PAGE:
CaGBC report recommends national retrofit strategy

Thursday, September 21, 2017

A new report by the Canada Green Building Council (CaGBC) reveals that retrofitting a specific number of large buildings with the greatest potential to reduce carbon could help achieve a 30 per cent (and potentially 51 per cent) building emissions reduction by 2030.

A Roadmap for Retrofits in Canada recommends retrofitting buildings such as office buildings, shopping malls and universities constructed between 1969 and 1979. Currently, Alberta and Ontario have the greatest potential for reducing emissions because they emit the most carbon, mainly due to the carbon intensity of Alberta’s electricity grid and the number of large buildings in Ontario.

The WSP-developed report suggests provincially-specific retrofit pathways that include a combination of recommissioning, deep retrofits, renewable energy, and fuel switching actions.

“We are showing how each region can contribute to meeting Canada’s climate change goals through a targeted approach to building retrofit and clean energy, said CaGBC President and Thomas Mueller. Governments at all levels are encouraged to develop progressive policies and programs to guide investment and support for establishing a robust retrofit economy in Canada.”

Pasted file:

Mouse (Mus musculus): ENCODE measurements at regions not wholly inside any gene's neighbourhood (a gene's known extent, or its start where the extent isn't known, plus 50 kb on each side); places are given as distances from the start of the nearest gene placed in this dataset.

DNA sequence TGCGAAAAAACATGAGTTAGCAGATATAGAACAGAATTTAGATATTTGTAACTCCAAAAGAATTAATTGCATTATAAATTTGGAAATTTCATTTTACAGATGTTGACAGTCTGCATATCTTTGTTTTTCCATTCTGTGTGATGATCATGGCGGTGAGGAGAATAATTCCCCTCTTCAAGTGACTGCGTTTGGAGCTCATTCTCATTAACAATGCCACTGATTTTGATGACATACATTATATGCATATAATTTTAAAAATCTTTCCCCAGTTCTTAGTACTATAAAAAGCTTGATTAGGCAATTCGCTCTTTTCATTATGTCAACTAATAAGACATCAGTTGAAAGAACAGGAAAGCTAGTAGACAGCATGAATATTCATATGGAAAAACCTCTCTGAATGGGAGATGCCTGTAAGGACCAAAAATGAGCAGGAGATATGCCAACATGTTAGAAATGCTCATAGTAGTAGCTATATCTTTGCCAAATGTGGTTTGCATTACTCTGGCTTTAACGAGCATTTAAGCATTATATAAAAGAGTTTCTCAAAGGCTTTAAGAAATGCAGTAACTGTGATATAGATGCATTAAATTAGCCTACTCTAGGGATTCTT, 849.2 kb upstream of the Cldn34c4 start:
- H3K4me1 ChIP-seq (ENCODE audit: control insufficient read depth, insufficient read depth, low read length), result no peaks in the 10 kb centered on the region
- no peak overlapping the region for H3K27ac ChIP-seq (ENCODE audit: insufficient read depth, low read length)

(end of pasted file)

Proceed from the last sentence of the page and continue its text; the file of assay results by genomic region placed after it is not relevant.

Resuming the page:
Other key findings include:

  • All provinces will need to prioritize recommissioning for large buildings (between 25,000 and 200,000 square feet) and deep retrofits for older buildings (more than 35 years old) in order to meet the target. These two actions will provide 62 per cent of the reduction activity needed.
  • Fuel switching, currently attractive in provinces with clean electricity grids, must also be completed in 20 per cent of buildings more than 35 years old. In these regions, significant effort should also increase the adoption of highly efficient heat pump technology, the report states. This will lower 25 per cent of the needed reduction activity.
  • In provinces with carbon intense electricity grids, specifically Alberta, Saskatchewan, New Brunswick and Nova Scotia, 30 per cent of buildings will need to use renewable energy in order to meet the target. This represents 13 per cent of the reduction activity needed
  • The report suggests Canada include a GHG metric in its future retrofit building code; develop regional retrofit roadmaps, prioritize investments in scalable retrofit projects and support mandatory energy benchmarking.

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